Friday, 27 April 2018

Avengers: Infinity War (12A)

As both of our regular readers will know, we're nothing if not avowed Marvel fans here at Popcorn towers.

We've got the books, we've got the tattoos, we've seen the films — we're not calling ourselves experts, but we'd like to think we sit in the 'serious fan' section at geeky get-togethers.

Which is why we surprised ourselves with our cautious approach to Infinity Wars — this was surely going to be a step too far.

Not only were we going to have sit through another endless round of battles with a HUGE cast, but with the inclusion of the excellent Black Panther AND the Guardians Of The Galaxy, the whole thing got HUGER.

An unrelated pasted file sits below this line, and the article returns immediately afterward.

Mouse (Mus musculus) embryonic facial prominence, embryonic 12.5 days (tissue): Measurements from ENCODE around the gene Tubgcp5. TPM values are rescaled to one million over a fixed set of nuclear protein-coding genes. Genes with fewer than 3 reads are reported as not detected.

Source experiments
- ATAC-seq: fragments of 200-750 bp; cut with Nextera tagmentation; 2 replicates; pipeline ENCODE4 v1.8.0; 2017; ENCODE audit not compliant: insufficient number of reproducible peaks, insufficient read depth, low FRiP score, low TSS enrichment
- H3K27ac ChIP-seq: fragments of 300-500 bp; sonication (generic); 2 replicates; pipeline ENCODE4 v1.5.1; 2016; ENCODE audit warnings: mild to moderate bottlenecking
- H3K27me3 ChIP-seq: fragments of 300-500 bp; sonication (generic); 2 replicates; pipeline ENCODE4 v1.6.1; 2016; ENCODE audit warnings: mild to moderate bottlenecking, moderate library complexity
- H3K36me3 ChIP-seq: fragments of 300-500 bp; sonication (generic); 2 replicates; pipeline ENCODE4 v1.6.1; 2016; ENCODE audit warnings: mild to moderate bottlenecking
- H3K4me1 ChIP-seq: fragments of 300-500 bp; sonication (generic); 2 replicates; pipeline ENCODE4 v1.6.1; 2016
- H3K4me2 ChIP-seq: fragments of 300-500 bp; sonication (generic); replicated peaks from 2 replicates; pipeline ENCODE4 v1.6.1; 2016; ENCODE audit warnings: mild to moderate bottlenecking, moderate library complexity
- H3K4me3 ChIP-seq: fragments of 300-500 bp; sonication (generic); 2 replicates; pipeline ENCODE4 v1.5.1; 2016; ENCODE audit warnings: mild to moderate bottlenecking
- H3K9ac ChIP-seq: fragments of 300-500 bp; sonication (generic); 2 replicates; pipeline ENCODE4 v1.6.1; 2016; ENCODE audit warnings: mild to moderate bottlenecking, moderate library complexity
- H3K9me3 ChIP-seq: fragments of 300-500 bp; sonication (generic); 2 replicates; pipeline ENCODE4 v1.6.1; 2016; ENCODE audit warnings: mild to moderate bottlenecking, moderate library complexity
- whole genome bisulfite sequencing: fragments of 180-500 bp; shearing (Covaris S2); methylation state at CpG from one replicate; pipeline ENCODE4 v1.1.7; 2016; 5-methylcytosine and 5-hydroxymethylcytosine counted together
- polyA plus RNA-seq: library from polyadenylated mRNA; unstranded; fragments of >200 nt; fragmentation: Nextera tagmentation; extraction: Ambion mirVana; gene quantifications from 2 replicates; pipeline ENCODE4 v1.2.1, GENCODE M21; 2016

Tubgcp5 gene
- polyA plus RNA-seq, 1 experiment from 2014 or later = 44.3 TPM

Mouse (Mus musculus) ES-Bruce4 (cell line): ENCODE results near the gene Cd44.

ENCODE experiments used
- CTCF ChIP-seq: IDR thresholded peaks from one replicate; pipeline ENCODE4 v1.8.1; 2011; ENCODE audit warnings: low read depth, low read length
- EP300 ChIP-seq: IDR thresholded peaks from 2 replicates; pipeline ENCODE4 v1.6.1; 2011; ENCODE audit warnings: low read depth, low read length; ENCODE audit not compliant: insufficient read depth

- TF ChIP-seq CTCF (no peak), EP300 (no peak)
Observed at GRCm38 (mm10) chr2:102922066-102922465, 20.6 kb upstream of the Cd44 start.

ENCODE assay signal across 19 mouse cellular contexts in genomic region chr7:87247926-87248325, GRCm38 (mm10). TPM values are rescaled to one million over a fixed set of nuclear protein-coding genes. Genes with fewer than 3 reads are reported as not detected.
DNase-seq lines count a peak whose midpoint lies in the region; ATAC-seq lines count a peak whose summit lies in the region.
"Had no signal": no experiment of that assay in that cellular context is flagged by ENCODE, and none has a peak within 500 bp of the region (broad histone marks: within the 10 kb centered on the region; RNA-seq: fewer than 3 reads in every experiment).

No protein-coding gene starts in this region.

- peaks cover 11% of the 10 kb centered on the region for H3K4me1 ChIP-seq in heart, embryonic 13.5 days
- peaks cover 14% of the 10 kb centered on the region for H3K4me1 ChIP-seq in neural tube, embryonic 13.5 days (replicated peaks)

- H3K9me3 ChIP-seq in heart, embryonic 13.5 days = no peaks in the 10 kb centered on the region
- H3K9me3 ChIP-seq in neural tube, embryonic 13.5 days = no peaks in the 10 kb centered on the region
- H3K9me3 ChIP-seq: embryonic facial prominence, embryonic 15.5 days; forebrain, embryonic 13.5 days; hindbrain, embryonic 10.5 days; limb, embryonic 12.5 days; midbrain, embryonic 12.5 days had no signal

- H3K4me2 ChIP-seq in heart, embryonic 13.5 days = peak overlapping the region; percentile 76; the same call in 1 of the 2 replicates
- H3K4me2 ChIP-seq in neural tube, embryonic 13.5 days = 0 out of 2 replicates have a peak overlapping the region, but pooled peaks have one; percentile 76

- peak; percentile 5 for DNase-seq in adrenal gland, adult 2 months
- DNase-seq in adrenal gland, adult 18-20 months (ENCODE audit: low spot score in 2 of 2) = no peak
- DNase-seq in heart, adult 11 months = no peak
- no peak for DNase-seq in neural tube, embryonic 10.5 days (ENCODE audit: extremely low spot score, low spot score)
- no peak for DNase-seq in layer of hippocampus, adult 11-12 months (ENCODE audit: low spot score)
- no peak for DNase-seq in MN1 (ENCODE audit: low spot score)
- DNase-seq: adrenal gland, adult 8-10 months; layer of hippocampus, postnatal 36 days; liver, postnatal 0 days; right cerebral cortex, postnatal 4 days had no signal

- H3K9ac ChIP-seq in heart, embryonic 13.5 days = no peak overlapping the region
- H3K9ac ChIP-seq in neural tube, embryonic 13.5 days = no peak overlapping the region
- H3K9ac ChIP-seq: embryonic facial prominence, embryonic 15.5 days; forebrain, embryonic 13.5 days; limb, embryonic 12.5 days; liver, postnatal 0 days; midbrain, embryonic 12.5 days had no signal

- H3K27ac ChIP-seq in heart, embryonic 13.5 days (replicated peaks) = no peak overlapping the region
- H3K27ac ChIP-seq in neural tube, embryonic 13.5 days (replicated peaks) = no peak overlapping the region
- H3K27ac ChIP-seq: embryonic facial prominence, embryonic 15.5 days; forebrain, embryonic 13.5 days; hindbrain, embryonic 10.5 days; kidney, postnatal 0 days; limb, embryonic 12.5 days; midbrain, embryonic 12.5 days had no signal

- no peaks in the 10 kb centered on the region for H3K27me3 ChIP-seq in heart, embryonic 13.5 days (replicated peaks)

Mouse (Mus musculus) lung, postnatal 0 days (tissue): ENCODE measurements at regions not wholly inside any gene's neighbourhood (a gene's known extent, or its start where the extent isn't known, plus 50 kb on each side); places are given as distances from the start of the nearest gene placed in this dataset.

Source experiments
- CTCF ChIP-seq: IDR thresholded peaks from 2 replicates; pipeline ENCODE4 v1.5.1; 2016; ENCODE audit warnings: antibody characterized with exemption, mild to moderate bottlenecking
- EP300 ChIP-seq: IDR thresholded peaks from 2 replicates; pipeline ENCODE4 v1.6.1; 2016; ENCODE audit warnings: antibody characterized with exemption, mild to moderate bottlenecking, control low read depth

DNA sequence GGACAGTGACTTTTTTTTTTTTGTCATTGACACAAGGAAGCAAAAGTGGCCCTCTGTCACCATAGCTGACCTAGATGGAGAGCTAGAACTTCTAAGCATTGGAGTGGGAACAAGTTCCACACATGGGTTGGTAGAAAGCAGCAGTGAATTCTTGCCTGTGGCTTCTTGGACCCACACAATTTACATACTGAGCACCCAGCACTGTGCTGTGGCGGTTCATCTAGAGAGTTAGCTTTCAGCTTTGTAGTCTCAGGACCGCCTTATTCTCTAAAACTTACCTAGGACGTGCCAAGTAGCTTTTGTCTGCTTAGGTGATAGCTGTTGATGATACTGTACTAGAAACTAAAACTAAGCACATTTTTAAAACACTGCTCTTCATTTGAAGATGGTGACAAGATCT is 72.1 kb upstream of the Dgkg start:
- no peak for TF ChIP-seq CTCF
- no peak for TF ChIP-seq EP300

This thing was just going to collapse in on itself from the weight of the cast alone...

Then there's the small matter of the last three Marvel films.

All three — Guardians, Panther and Thor Three — all set the bar so high there was just no way something so weighed down could hope to clear it.

Not a hope in Hell.

But then the first message arrived. There were a lot of exclamation marks.

Then plans were made to see it. Fears aside, it's what we do. We can't miss one, can we?

And it takes just 10 minutes for our tiny little minds to be blown.

Infinity War not only clears the bar that's now been set, it raises it to a whole new level.

Picking up from where Ragnarok left off, Infinity War is dark, complex, funny, shocking and packs so much emotional punch it's like being walloped by an tearful Hulk.

Comic book movies aren't meant to reduce an entire cinema screening to a breath-held silence, but that happens more than once.

It was the kind of silence you can hear. You could tell no one was doing anything other than staring at the big screen with hearts in mouths.